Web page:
Training or Mentorship to Build Leadership Skills?

Leadership development services are a $134 billion annual expenditure in the US.
-*How can purchasers ensure that they receive value for the investment?

Peter Harms

Peter Harms

Peter Harms of University of Nebraska-Lincoln identified prerequisites for effective leadership development in his collaborative research with

Paul Lester

Paul Lester

Paul Lester of the U.S. Army Comprehensive Soldier Fitness Directory, Sean Hanna of the U.S. Military Academy,

Gretchen Vogelgesang of Federal Management Partners, and Bruce Avolio of University of Washington in a six-month study of U.S. Military Academy cadets at West Point:

Sean Hanna

Sean Hanna

Bruce Avolio

Bruce Avolio

  • Candidates’s readiness to receive candid feedback from a variety of sources
  • Mentoring from an engaged, supportive leadership coach in preference to classroom earning about leadership
  • Realistic advancement opportunities in the organization for the candidate.

This research team randomly assigned participants to an individual mentorship program or classroom-based group leadership training to evaluate the relative efficacy of less expensive group delivery delivery approaches
Those who participated in the semiformal mentorships were significantly more likely to report increased confidence in assuming a leadership role than those in the classroom training.

Harms and his team suggested that the mentoring group’s effectiveness is based on coaches’ ability to:

  • Establish a trust-based collaborative relationship
  • Provide support
  • Offer frank, even blunt, experience-based feedback
  • Become sponsors and advocates when the cadets assert leadership.

Additionally, participants who experienced greatest gains in leadership skills and confidence were:

  • Open to receiving candid feedback from mentors
  • Willing to receive challenging and even negative feedback

Though the least expensive approach to leadership development did not produce the greatest

Elton Mayo

Elton Mayo

results, recent research on the placebo effect in medicine may remind those evaluating the Return on Investment (ROI) of leadership development training that the more intense attention demonstrated in the “Hawthorne effect”, described by Elton Mayo, and the placebo effect may explain some of the results, rather than the actual content of the mentoring relationship.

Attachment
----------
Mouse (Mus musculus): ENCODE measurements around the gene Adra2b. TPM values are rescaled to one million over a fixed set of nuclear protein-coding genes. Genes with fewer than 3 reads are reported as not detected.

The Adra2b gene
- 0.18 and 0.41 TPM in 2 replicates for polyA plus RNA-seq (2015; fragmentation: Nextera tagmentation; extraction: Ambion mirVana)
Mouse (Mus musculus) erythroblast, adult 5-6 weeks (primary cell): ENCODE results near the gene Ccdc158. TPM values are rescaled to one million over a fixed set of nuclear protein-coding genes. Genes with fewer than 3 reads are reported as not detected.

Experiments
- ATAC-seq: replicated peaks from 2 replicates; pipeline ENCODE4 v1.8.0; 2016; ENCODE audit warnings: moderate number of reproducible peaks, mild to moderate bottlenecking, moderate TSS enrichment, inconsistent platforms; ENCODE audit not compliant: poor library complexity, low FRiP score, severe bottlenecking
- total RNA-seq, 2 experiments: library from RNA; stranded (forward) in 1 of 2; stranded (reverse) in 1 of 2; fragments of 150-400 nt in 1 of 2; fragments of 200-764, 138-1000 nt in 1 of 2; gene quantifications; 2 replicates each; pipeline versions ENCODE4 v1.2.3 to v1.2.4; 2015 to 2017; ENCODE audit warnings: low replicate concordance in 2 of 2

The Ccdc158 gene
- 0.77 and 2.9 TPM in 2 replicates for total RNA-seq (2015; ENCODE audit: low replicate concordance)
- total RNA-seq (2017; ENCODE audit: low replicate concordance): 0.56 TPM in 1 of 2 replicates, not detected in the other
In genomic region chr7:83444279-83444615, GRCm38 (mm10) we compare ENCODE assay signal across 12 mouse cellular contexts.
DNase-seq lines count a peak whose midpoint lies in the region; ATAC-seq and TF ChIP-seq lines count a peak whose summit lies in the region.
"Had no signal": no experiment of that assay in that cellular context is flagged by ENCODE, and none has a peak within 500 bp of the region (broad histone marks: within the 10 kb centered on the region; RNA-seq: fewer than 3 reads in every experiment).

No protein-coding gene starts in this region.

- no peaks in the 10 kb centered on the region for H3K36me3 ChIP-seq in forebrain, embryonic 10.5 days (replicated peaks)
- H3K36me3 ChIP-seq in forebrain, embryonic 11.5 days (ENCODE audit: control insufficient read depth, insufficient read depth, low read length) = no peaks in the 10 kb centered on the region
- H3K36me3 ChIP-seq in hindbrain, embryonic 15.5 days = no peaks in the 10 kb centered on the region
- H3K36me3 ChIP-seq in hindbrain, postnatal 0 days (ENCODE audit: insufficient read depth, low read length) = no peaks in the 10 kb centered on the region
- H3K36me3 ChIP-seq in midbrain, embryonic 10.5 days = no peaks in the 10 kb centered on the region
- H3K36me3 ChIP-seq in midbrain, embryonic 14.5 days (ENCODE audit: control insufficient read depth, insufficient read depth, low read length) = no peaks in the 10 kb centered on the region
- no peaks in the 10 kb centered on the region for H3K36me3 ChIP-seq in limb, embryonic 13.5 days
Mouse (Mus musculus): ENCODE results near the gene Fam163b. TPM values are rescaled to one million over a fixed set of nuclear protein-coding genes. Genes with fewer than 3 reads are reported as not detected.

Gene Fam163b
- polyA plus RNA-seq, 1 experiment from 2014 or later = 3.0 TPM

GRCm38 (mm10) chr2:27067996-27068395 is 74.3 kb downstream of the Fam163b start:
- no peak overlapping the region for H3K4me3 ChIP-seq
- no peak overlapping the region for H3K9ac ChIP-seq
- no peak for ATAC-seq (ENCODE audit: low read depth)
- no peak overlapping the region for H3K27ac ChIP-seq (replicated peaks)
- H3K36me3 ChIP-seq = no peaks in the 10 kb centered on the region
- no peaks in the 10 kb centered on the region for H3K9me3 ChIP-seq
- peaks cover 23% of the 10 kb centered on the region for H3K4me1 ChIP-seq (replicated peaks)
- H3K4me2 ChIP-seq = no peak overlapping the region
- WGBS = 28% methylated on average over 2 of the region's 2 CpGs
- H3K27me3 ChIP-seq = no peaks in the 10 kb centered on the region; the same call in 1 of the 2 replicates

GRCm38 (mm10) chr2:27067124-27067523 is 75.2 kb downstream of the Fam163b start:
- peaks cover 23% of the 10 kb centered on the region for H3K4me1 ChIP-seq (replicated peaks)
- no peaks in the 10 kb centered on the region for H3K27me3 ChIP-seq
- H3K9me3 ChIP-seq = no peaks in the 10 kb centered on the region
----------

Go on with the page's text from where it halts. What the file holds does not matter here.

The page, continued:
Ted Kaptchuk

Ted Kaptchuk

A tangible example of power of attention was reported by Ted Kaptchuk of Harvard Medical School, who found that among 250 patients with documented symptoms of Irritable Bowel Syndrome (IBS), those who received the most individualized attention in three no-treatment conditions reported the greatest symptom relief even though no medical intervention.
Even Kaptchuk told participants that the “treatment” was a placebo, volunteers reported symptom alleviation.

These finding suggest that the most important “active ingredient” in leadership development training may be personalized attention.

However candidates’s readiness to receive candid feedback and to implement recommendations should be also evaluated by multiple raters in addition to candidates’ self-ratings to reduce evaluative bias.

 -*How has personalized mentoring helped you develop leadership competencies?

Twitter @kathrynwelds
Blog: – Kathryn Welds | Curated Research and Commentary
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©Kathryn Welds


4 thoughts on “Training or Mentorship to Build Leadership Skills?

  1. Jennifer Hartnett-Henderson

    Hi Kathryn,
    Some of my best workplace mentors have been my friends either in the workplace or who have experience there. They give me the “personalized attention” and feedback that helps me grow. The funny thing is, I think of them as friends, and am only recently realizing that they are also “mentors” in the business sense of the word. Of course, this is not to knock the more formal mentoring relationships. I just mean to say it would be good to count the riches of friendship in our search for mentors. Thanks for sharing this! Jennifer

    1. kathrynwelds Post author

      Thank you, Jennifer, for stopping by and sharing your reaction. You raise an important point about flexible boundaries between work and non-work life relationships as work and life become more seamless. It sounds like you have followed the best practice of assembling your personal “Board of Directors” to advise on various areas of life. Sometimes recommendations in one life sphere are surprisingly applicable in other seemingly unrelated areas for an innovative perspective on work and life dilemmas!

      On Mon, Feb 4, 2013 at 10:53 AM, Kathryn Welds |Curated Research and

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